Super Labo recently reissued a book of Joel Meyerowitz's 1991 collection of portraits, 'Redheads.' All of his subjects are redheads (clearly) and they really are quite something. From the book,
"Photographing redheads was so compelling that I cast my net even wider. I ran an ad in the local paper, the Provincetown Advocate: "REMARKABLE PEOPLE! If you are a redhead or know someone who is, I'd like to make your portrait, call…." They began coming to my deck, bringing with them their courage and their shyness, their curiosity and their dreams, and also their stories of what it is like to be redheaded. There were the painful remembrances of childhood, the violations of privacy—"Hey, 'Red'," "freckle face," "carrot head." They also shared with me their sense of personal victory at having overcome this early celebrity, how like giants or dwarfs or athletes they had grown into their specialness and, by surviving, had been ennobled by it. You could say that they had been baptized by their fire and that their shared experience had formed a "blood knot" among them. I had begun making portraits with the intention of photographing ordinary people. But redheads are both ordinary and special."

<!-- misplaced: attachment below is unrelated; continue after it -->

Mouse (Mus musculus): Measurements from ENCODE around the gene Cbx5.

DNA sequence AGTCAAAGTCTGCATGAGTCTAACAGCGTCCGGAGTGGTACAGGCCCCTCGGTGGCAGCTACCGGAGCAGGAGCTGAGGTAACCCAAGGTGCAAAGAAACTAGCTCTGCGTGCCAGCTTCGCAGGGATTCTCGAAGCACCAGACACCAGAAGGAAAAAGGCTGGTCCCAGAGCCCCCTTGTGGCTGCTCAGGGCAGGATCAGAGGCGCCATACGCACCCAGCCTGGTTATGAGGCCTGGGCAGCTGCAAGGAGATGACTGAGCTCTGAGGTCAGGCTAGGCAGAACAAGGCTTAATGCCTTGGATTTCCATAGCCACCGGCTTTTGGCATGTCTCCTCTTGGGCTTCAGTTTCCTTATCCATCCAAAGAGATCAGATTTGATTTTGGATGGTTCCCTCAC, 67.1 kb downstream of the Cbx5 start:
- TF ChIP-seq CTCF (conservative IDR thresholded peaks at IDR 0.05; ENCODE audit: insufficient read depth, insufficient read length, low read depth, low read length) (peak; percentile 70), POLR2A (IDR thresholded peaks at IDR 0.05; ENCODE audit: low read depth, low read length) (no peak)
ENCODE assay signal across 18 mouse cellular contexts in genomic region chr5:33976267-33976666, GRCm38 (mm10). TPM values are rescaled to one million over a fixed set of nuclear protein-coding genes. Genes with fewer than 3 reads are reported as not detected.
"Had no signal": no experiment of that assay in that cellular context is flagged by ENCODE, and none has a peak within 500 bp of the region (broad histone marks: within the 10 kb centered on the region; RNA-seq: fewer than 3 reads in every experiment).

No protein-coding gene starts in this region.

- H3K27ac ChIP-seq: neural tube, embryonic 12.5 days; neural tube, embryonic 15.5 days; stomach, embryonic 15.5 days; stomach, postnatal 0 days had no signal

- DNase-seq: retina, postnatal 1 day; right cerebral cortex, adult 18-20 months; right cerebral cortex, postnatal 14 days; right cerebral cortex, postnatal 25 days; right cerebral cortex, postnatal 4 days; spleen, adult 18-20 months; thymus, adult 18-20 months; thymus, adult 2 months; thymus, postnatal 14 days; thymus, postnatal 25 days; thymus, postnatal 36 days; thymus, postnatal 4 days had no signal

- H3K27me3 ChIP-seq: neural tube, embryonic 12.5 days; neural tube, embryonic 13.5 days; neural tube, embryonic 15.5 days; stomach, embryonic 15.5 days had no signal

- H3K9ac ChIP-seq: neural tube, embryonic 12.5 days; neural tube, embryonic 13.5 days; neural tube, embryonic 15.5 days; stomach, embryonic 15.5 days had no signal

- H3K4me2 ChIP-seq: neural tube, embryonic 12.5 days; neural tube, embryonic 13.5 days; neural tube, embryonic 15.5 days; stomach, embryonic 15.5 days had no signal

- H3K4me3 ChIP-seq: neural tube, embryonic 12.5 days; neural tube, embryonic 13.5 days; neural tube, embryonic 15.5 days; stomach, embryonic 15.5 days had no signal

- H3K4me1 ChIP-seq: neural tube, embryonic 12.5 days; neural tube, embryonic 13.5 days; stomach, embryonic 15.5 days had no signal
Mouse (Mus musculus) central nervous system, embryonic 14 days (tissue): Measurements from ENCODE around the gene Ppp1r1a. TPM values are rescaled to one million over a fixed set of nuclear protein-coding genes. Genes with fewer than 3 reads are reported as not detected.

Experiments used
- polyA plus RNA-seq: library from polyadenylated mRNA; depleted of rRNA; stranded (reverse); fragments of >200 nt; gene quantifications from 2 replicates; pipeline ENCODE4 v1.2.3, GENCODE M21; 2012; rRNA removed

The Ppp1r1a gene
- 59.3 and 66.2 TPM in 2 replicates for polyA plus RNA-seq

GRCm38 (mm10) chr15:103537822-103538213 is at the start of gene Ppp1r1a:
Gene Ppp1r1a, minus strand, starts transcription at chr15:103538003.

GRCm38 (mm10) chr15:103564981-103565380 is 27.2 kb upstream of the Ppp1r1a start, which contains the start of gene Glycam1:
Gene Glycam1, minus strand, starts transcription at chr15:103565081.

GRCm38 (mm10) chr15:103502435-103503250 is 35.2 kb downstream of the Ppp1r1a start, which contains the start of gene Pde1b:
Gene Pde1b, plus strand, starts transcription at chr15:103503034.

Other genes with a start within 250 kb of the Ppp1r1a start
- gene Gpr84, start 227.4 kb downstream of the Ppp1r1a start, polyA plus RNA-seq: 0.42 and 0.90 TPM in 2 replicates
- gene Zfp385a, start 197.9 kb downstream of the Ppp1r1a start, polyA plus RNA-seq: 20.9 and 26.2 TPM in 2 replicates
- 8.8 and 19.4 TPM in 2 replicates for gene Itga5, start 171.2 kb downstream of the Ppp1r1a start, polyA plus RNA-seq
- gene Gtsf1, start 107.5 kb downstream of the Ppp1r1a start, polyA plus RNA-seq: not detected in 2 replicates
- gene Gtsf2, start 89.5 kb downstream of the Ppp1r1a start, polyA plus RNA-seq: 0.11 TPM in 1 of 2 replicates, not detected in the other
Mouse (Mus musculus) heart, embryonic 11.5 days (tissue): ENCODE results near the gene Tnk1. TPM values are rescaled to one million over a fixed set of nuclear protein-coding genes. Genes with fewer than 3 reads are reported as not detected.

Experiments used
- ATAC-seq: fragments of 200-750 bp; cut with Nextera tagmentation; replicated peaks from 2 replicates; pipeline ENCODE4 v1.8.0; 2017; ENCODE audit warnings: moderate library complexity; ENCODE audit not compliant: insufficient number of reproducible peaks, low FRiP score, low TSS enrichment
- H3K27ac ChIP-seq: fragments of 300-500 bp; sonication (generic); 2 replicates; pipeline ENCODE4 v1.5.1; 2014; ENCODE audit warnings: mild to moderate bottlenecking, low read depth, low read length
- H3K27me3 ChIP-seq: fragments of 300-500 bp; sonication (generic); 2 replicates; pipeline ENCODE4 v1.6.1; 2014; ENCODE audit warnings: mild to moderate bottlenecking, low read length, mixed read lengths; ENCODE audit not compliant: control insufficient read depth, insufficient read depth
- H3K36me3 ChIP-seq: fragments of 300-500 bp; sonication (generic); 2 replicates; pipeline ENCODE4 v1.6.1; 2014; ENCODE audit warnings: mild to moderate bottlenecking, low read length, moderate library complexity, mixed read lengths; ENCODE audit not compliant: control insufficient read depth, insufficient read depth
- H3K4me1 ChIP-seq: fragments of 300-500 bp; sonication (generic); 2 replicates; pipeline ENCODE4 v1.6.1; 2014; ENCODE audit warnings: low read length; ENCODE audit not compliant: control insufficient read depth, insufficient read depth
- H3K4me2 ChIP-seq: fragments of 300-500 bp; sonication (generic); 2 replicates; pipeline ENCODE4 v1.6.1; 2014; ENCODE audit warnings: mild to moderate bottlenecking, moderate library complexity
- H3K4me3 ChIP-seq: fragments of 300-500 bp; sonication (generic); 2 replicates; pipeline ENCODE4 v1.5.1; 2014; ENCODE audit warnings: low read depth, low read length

I never really had the painful redheaded experiences like those above, but I am interested in any bond--physical or otherwise-- that brings random people together in a general understanding. These little bonds are what make our silly New York world tick, leveling the playing field when we realize that, 'Oh! We both summer at the cape!' 'Seriously!? I grew up 10 miles from there!' 'Don't you hate shopping for pants with such a long inseam!? It's so frustrating!' It's a rare loveliness, isn't it? Watching those 'blood knots' form?
The book is worth your time, both for the conceptual insight from a group of people who make up less than 2% of the worlds population(!) and also for the sheer talent of Meyerowitz at capturing the human spirit so generously. More here.